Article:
Modern food science could make a glass of juice that would fix everybody's everything. Drug companies HAVE the cure for all diseases right on their shelf. But will they sell it to use? Hell no! They would not make the gillions of dollars they make on us otherwise.

Posted by: wpmars | May 16, 2009 5:48 PM | Report abuse

One of my one-year old twins is having trouble gaining weight, and his dr suggested juice as a quick, easy way to pack on some extra calories. This should tell you something- for people who are already a healthy weight (or overweight), it isn't a great thing to have in your daily diet in large quantities.

Posted by: floof | May 16, 2009 10:03 PM | Report abuse

If your kids *really* won't drink milk or water and, therefore, have won in the "I can rule my household" war with you, how about sugar-free kool-aid? It has added vitamin C, usually (at least the brand name version does) making it essentially equal, healthwise, to Vitamin-C enriched apple juice.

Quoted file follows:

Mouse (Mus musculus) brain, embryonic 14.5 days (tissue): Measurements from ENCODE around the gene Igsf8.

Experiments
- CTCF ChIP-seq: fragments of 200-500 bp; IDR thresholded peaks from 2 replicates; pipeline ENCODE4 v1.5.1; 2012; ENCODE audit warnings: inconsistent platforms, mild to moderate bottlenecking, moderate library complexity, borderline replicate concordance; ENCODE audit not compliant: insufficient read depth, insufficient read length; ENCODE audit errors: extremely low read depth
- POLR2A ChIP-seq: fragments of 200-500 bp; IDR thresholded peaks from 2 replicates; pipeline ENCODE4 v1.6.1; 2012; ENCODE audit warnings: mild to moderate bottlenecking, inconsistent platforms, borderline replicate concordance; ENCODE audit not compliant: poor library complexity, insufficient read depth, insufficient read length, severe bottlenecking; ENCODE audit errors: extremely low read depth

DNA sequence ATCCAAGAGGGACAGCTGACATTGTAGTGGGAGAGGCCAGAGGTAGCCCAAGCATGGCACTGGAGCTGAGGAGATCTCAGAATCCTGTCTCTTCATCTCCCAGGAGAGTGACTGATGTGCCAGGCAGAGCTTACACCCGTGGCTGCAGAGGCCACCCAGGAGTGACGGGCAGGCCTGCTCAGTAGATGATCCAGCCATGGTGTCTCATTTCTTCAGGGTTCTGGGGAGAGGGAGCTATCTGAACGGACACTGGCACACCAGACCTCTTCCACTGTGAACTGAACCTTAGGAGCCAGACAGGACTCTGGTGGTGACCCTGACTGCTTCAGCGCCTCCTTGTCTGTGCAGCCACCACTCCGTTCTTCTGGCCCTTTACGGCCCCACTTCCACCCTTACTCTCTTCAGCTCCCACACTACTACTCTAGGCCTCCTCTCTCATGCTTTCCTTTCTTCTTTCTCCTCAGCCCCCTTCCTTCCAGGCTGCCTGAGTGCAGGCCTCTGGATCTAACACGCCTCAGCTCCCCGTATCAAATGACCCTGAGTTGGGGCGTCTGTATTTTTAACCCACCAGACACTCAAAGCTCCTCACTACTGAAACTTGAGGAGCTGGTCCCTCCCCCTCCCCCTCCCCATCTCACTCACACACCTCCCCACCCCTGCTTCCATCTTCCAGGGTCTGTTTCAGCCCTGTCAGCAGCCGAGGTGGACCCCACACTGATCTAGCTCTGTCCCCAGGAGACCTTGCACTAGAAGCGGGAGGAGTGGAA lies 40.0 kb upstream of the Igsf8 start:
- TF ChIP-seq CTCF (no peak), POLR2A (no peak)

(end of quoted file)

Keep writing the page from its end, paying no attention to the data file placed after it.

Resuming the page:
And if you really feel like sugar is better for them than the sugar-substitute used to sweeten the sugar free variety of the drink then make your kool-aid with 3/4 cup instead of a full cup of sugar and they probably won't know the difference. (or if it is an I like X sugar substitue better than Y buy the unsweetened kool-aid and sweeten it with your preferred sweetener).

Thirsty kids will eventually drink water. They really will. And milk, generally, should (in my opinion) be viewed as a "Food" not a beverage for children. I have one child who doesn't like to drink milk so she gets her daily dairy servings in sugar-free yogurt and milk on cereal instead.

Juice, except perhaps as above-referenced as a tool to help a child gain weight at the advice of his/her physician, has no real value or place in a child's diet. It should really be (again my opinion) considered a treat like candy, ice cream, and other sugary treats. Why do you think "juice glasses" are the smallest in the set? This is not something anyone ought to down in large quantity and if that small glass is a generally accepted "adult" serving of juice why on earth would you give huge sippee cups full of the stuff to kids all throughout a day?!? I've never understood why parents give juice to young children in the fist place, frankly.

Posted by: syeatts | May 19, 2009 11:18 AM | Report abuse